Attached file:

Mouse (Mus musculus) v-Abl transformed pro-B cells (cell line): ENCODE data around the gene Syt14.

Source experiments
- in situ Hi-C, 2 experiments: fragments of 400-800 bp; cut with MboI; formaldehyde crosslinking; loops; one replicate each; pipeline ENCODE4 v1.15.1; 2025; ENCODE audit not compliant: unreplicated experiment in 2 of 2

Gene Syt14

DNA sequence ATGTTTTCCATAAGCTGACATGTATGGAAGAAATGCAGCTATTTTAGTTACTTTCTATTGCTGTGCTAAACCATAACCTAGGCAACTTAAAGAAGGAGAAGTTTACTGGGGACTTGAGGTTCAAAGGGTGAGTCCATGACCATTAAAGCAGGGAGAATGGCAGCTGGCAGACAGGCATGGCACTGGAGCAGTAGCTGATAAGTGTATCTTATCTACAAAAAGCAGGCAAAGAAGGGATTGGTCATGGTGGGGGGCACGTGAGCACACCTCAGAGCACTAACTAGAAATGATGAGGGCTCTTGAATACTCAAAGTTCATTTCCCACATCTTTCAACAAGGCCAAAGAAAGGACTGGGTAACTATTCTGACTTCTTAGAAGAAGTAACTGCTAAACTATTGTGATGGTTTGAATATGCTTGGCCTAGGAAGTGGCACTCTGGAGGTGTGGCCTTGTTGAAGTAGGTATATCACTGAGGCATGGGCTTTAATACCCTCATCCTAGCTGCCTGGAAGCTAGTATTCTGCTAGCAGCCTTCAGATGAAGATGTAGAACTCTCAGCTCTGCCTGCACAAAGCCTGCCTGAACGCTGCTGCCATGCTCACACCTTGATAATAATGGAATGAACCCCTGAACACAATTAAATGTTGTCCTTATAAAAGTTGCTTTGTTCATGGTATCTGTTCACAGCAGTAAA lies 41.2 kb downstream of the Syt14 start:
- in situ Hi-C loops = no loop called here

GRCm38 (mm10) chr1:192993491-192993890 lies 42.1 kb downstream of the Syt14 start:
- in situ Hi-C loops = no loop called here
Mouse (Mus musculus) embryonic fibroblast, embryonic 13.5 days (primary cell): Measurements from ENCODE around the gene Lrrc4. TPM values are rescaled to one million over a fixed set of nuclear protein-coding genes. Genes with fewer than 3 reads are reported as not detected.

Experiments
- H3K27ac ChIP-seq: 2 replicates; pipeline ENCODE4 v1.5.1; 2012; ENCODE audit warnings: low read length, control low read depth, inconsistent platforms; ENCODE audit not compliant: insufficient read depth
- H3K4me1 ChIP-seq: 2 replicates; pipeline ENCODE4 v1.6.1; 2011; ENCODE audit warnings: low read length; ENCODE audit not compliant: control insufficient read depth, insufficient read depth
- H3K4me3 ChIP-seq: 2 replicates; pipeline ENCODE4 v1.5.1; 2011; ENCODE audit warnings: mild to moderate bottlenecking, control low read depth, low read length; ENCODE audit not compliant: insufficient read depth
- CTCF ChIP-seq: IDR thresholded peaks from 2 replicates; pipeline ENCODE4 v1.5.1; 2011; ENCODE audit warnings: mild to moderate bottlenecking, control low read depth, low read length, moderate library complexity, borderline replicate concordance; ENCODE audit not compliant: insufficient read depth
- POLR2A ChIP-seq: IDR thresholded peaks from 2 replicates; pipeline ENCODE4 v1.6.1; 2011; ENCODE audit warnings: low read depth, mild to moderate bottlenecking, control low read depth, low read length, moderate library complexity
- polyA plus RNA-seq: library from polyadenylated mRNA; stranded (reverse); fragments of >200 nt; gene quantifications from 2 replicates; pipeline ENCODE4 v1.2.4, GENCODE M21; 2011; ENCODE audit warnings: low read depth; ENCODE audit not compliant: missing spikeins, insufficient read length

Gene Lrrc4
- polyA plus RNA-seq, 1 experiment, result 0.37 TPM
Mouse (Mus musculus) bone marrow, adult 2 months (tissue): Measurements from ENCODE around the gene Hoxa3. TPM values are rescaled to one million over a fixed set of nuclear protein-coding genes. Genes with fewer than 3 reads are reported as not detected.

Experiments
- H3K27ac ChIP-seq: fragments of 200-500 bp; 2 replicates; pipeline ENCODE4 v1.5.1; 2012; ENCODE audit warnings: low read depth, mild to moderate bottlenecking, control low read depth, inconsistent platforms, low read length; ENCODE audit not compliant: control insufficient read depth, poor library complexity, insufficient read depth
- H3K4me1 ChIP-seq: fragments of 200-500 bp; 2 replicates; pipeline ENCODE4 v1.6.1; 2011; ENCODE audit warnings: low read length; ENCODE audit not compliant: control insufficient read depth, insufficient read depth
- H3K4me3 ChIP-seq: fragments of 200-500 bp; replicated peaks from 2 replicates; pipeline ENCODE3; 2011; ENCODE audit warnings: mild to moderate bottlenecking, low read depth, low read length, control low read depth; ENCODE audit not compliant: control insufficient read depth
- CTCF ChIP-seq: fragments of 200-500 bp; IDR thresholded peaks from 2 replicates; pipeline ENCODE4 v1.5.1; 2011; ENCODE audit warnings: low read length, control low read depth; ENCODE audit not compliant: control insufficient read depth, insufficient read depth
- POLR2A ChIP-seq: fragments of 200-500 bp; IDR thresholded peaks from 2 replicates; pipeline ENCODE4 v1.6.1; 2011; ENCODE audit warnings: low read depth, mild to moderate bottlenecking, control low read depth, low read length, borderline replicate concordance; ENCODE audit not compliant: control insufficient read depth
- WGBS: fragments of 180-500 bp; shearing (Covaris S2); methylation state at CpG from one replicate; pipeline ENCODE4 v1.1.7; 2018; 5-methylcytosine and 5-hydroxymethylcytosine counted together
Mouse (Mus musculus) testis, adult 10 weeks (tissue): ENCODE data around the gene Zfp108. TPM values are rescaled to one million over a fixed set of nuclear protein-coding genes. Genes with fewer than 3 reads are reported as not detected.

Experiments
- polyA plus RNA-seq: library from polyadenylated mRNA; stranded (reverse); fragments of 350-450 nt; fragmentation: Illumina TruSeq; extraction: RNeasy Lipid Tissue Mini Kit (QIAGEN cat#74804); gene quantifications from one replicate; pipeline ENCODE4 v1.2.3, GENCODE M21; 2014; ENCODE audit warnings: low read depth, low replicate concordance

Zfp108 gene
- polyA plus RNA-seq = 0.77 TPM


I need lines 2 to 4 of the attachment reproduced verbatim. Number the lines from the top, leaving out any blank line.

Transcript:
Source experiments
- in situ Hi-C, 2 experiments: fragments of 400-800 bp; cut with MboI; formaldehyde crosslinking; loops; one replicate each; pipeline ENCODE4 v1.15.1; 2025; ENCODE audit not compliant: unreplicated experiment in 2 of 2

Gene Syt14